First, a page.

Astragalus Root Profile
Also known as
Astragalus membranaceus, milk vetch, huang qi (Chinese), ogi (Japanese), and hwanggi (Korean).
Astragalus has a rich history of use in Chinese and Asian cultures. It is native to China, Mongolia and North Korea, and is an ancient component of traditional Chinese medicine. The herb was mentioned in the Divine Husbandman's Classic of the Materia Medica, written anonymously during the first century AD and attributed to the teachings of the legendary figure Shennong who is thought to have lived approximately 5,000 years ago.
Astragalus is an herbaceous perennial, growing between 25 and 40 centimeters in height. It grows in grassy regions and on mountainsides, requiring plenty of exposure to the sun. When grown for cultivation, the plants are traditionally harvested after four or five years, with the roots collected in spring or fall. The medicinal roots are dried in the sun and then sliced for distribution. The slices are yellow in color and have a sweet, moistening taste with a firm, fibrous texture.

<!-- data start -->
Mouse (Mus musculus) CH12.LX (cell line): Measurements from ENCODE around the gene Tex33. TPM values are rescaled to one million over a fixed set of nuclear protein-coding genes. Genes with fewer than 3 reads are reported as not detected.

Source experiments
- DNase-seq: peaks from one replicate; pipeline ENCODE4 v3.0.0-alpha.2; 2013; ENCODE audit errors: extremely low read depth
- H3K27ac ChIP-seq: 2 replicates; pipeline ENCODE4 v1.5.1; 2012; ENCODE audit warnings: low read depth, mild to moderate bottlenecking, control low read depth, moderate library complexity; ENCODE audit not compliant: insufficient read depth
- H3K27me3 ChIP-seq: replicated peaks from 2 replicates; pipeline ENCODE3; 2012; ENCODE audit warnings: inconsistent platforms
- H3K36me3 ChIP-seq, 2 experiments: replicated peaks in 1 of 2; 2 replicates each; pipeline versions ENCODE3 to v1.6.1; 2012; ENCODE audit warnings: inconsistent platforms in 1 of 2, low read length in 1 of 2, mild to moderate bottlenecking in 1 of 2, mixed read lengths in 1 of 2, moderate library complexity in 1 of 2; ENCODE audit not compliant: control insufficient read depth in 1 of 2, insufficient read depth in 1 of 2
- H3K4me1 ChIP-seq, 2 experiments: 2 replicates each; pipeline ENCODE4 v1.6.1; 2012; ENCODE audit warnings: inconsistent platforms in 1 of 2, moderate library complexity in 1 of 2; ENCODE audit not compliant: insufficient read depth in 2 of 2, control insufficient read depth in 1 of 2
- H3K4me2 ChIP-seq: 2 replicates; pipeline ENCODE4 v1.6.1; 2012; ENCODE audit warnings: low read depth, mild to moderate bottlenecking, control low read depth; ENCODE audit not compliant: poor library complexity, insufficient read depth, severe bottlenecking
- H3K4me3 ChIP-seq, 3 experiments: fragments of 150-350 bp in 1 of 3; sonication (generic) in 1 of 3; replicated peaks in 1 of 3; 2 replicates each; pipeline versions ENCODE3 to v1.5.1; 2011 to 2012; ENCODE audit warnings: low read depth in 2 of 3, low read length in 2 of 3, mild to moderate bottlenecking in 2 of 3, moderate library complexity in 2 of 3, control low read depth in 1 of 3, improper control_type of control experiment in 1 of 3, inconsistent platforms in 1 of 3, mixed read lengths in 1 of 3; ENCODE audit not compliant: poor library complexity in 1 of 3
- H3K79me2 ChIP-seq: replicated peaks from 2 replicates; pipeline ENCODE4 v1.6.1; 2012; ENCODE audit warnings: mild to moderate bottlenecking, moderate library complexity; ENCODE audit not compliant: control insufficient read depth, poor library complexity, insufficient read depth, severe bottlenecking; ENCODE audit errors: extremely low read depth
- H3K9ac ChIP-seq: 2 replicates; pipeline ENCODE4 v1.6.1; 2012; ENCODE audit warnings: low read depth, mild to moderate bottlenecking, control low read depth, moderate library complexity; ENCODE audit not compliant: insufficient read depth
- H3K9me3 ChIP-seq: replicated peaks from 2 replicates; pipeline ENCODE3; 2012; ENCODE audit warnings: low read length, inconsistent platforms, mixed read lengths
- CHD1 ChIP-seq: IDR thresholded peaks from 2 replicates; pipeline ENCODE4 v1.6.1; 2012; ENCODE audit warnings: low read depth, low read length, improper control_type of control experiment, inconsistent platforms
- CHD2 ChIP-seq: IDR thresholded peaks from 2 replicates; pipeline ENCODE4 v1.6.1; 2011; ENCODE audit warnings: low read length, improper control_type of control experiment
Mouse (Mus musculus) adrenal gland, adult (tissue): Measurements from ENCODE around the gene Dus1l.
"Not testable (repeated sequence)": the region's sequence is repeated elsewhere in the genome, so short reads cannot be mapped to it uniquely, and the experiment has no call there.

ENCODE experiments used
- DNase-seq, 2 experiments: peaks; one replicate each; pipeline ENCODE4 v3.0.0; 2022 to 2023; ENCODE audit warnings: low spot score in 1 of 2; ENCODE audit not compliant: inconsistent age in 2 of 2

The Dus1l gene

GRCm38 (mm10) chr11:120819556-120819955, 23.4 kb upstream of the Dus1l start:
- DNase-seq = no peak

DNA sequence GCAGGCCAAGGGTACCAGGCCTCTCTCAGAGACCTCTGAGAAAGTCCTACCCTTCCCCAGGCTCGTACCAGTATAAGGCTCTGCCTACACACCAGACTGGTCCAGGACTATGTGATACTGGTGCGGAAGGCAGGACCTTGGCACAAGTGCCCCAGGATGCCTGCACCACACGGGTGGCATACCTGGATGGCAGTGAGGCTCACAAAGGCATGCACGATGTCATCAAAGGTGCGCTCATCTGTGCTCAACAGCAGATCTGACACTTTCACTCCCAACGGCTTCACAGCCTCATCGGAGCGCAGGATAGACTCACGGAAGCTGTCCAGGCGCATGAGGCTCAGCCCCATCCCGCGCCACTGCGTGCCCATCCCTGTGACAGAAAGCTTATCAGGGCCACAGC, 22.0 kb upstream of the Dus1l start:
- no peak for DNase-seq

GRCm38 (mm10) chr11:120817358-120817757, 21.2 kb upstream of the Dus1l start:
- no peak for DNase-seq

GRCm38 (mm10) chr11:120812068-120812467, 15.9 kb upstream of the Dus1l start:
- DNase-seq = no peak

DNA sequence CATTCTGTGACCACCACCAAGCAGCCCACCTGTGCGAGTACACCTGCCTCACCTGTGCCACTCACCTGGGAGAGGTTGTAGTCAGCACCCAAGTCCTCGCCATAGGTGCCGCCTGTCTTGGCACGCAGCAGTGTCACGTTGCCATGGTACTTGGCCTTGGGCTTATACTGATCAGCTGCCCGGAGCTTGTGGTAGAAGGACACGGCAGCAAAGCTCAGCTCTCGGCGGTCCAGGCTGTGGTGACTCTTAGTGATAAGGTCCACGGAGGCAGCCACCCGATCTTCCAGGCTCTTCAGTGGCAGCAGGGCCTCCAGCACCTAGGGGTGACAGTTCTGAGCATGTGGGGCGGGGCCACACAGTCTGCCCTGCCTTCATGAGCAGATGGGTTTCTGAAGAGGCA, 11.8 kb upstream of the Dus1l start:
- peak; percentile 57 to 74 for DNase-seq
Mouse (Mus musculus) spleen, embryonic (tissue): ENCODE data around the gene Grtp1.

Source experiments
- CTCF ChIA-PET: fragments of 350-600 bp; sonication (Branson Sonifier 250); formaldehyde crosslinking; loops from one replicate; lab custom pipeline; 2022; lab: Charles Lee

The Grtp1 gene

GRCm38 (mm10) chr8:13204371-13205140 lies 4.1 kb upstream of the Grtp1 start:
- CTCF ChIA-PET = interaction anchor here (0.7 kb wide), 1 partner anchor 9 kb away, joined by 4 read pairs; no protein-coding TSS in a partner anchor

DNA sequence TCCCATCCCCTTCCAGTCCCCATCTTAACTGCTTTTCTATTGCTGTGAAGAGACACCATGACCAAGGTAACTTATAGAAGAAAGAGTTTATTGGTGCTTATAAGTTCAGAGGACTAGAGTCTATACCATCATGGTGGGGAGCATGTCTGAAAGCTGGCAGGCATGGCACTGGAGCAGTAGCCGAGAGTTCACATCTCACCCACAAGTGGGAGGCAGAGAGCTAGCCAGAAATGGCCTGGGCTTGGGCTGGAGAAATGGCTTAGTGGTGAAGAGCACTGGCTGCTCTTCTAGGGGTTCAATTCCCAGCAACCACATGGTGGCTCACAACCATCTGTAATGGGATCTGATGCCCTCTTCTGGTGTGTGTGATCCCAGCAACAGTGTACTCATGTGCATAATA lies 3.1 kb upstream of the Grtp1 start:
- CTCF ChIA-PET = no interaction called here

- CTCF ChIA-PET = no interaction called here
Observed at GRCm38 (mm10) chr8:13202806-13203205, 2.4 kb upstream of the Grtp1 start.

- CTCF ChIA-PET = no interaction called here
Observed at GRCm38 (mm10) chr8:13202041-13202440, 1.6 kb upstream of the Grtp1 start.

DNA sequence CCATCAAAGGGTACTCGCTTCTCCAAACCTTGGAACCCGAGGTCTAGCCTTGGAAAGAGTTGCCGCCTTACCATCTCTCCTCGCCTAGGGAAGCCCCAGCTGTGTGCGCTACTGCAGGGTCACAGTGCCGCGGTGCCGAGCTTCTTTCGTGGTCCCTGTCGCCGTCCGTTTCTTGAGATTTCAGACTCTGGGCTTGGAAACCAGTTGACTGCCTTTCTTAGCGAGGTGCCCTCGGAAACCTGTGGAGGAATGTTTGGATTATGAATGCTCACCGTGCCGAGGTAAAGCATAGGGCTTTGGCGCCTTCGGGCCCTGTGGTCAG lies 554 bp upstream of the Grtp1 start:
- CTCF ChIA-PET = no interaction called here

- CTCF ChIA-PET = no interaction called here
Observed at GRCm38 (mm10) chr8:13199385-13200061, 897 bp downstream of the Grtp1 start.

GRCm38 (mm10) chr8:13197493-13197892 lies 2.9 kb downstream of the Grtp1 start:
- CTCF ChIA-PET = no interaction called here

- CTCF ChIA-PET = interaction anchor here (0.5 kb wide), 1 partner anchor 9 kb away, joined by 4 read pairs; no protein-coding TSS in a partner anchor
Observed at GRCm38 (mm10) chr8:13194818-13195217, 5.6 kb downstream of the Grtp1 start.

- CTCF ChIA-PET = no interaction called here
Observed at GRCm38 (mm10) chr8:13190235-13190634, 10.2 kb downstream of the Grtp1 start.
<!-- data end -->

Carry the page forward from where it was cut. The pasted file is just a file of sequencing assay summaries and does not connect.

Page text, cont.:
Astragalosides and other immunostimulant polysaccharides, beta-sitosterol, flavonoids, and trace minerals, especially selenium.
The dried root in the form of tea, encapsulated or as an extract. Powder is mildly sweet and may be sprinkled on food or whipped into a shake or smoothie.
Most authorities on traditional Chinese medicine recommend taking 9-15 grams (3 to 5 tablespoons) of the whole herb per day as a decoction, made by boiling the ground, dried root in water for a few minutes and then brewing the tea. May also be taken in capsule or extract form.
While clinically proven data is lacking, astragalus is widely used in traditional Chinese medicine for a variety of ailments and functions. It is traditionally valued for supporting healthy immune function and has been observed to support the heart in healthy subjects.
WHO Monographs Vol. 1
Astragalus is non-toxic in any dosages.
This information is not intended to diagnose, treat, cure, or prevent any disease.